Larger tires = greater circumference = more distance covered per revolution. This means for the same given speed your engine, transmission, and entire drive-line will be turning slower. This could mean for better gas mileage at speed, as you are rolling at a lower RPM, but it will be offset by the need for additional torque. The larger the tires the more torque it will take to turn the wheels and drive the vehicle. This will make your truck feel slower off the line as you won't have enough power to turn the larger radius as quickly. This will probably cause you to stomp on the gas to get up to speed and therefore hurt your economy.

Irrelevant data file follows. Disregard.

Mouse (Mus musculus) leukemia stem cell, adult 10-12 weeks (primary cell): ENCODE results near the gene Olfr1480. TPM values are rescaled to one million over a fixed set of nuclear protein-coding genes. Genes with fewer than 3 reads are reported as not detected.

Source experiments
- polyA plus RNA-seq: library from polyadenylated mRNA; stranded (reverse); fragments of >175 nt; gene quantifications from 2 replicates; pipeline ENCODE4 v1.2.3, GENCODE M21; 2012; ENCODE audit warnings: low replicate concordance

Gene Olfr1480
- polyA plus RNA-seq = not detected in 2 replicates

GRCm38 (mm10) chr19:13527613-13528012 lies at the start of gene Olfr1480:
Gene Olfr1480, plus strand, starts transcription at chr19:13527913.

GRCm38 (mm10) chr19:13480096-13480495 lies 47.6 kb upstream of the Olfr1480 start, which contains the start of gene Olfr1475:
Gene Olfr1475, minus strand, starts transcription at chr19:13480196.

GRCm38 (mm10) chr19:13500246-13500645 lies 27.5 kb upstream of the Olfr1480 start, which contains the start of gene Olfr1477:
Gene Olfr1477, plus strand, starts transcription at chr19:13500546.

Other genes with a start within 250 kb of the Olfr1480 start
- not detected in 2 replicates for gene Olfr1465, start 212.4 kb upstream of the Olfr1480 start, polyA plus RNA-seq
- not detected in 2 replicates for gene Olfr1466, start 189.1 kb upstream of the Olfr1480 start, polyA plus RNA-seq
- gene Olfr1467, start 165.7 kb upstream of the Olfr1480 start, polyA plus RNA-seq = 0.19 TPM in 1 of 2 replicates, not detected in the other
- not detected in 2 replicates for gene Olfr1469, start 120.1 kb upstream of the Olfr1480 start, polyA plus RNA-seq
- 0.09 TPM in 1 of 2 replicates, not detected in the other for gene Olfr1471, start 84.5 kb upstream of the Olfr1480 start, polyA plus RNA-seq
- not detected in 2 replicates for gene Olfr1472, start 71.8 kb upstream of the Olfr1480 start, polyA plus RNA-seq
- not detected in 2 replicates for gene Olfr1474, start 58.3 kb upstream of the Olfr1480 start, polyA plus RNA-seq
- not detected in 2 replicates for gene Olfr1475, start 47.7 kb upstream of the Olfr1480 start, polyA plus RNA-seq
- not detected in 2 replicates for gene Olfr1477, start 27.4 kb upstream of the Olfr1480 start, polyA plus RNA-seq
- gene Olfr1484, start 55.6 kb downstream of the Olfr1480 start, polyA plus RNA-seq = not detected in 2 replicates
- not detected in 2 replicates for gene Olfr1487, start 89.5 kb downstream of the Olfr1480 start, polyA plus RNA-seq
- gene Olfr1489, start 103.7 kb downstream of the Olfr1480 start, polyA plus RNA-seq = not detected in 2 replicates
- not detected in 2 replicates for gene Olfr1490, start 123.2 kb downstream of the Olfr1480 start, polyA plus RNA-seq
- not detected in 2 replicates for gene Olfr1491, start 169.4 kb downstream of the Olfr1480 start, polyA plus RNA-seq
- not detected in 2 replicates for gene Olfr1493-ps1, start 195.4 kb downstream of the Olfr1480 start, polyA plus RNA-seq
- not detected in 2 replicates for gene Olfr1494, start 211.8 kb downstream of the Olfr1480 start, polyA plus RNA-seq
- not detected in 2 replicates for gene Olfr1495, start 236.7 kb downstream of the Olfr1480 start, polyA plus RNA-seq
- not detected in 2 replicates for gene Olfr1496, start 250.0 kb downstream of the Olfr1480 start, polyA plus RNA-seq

Economy will also be impacted by the added weight of the larger (and heavier) tires, especially if you go for a width increase as well.
Exactly how it will effect you will depend on what you are running now, how your truck is geared, and how you drive. If you never ever jack-rabbit off the line then the impact will be less than it would be for someone who frequently does launch rather agressively.
31" tires are probably a safe bet for most Ranger applications. For what it's worth, that's the maximum size tire Ford has the Ranger officially certified for. Meaning the computer is programmed to accept gear ratios and tires sizes up to 4.10 and 31" respectively. Anything beyond that and you'll either be limited to after market correction methods or left w/ an innacurate speedo/odo..
2003 Ford Ranger FX4 Level II - Silver - Stick - fuelly
2009 VW Jetta SportWagon SEL - Grey - Stick - fuelly
2001 Suzuki Bandit 1200 - Red
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